Tens of thousands of Minnesota students got a day off Tuesday as the second day of a slow-moving snowstorm made travel difficult across much of the region.
The scores of districts that called off classes or started late Tuesday included an unusually high number in the Twin Cities area. Among them was the northern suburban Anoka-Hennepin district, the largest in Minnesota with 39,000 students. Minneapolis public schools remained open, while St. Paul schools were open but dismissing students early.
The National Weather Service predicted a two-day snow total of 8 to 12 inches for much of southeastern and east-central Minnesota, including the Twin Cities. Forecasters expected the snow to taper off but the winds to pick up by afternoon.
The cities of Minneapolis and St. Paul declared snow emergencies Tuesday morning. Heavy pre-storm news coverage induced many people in the Minneapolis-St. Paul area to stay home on Tuesday, and with many schools closed or delayed, traffic was far lighter than usual.
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Barry Brooks of Maple Grove, a northern suburb, said his usual 30-minute commute to St. Paul took only 10 minutes longer than usual. And David Grinde, who owns and runs Top Notch Transportation car service, said the freeways had been clear since he started driving at 7 a.m. - typical for a big snow day.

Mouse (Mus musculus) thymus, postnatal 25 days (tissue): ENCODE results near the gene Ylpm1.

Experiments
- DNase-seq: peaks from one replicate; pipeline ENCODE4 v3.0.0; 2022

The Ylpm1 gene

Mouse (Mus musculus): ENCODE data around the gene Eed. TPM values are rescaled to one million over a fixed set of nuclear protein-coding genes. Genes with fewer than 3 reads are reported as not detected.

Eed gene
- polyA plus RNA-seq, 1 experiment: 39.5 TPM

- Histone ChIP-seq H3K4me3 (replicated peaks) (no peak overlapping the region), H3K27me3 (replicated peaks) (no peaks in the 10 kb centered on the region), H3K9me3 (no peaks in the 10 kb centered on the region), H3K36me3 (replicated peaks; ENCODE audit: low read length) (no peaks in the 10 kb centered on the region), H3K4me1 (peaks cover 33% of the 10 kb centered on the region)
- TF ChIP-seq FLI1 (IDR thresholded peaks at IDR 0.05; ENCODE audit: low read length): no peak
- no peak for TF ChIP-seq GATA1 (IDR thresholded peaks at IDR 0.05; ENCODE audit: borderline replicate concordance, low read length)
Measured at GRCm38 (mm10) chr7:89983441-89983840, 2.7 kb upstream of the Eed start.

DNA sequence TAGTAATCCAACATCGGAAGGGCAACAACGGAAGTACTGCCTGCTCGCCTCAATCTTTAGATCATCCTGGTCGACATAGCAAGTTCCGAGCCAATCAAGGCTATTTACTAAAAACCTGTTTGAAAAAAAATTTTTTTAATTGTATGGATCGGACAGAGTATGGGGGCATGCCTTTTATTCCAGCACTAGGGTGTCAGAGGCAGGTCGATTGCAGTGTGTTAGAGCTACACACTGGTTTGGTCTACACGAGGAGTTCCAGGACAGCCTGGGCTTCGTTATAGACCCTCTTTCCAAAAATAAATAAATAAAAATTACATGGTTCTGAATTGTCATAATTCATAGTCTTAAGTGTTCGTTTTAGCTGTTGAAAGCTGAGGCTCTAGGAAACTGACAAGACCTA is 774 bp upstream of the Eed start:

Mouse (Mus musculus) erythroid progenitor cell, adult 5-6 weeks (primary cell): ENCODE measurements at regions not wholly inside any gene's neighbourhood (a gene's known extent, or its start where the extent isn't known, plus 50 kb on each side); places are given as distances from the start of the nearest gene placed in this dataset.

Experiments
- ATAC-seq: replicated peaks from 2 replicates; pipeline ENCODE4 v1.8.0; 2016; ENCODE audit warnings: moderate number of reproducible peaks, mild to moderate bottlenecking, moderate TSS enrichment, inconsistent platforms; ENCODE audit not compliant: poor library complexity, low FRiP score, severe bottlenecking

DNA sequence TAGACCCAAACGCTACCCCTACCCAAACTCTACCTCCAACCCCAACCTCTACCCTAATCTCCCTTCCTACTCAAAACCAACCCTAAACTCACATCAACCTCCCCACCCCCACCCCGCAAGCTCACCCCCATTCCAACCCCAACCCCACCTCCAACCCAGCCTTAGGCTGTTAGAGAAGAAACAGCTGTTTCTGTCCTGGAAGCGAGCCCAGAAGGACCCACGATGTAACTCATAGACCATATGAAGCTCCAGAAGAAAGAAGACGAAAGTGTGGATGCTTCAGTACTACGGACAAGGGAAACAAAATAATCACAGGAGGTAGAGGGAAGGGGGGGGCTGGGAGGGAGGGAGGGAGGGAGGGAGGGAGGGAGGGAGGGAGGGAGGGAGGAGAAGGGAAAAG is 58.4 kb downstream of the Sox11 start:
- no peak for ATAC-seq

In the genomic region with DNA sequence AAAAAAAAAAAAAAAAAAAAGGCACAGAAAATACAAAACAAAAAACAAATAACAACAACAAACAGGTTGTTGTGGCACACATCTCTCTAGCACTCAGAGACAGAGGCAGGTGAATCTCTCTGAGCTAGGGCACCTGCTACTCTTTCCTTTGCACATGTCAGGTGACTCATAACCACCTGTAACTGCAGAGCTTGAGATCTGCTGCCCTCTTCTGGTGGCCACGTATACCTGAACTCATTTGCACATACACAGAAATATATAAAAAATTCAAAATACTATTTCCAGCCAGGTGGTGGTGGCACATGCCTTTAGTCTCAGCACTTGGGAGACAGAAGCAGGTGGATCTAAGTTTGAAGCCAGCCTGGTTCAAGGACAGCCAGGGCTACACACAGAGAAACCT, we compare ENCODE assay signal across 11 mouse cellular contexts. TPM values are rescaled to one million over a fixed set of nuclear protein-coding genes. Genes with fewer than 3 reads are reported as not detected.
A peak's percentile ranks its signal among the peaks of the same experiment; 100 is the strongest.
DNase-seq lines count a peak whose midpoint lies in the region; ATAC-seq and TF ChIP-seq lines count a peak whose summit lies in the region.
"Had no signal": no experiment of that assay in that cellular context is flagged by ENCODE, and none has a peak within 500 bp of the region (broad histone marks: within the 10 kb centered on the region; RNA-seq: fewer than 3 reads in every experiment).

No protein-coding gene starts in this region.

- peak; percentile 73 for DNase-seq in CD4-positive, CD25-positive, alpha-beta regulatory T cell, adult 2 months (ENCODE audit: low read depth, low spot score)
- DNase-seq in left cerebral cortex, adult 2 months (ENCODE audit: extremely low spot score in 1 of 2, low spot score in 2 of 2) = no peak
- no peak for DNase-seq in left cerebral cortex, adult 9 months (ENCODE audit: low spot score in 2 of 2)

"Once they start postponing schools, I think people realize they don't have to be out," he said.
The State Patrol reported 122 crashes statewide in Tuesday morning drive time, none of them serious.
The southern suburbs of Richfield and Hastings had 9 inches by 9 a.m., while downtown Minneapolis was one of several locations in southern and central Minnesota with 7 inches or more. The central Minnesota town of Millerville had 11 inches. Parts of northern Minnesota also took hits. The northwestern towns of Karlstad, Keillher and Northhome got 10 inches, the weather service said.
The Minnesota Department of Transportation reported difficult driving conditions across a long swath of the state from the northwest through the Twin Cities to the southeast. Spokesman Kent Barnard said every available MnDOT plow was on the road, and drivers were working shifts of 12 hours on, 12 hours off.
The slow traffic doubled and tripled morning drives for many commuters. More than half of Metro Transit's buses ran on time, and its two light-rail lines stayed on schedule.
Around 60 flights were canceled and around 30 were delayed as of 9 a.m. at Minneapolis-St. Paul International Airport. Delta Air Lines, the largest carrier there, waived fees for one-time changes in travel plans. Many of the cancellations were flights to and from Chicago airports, where airlines canceled nearly 1,000 flights.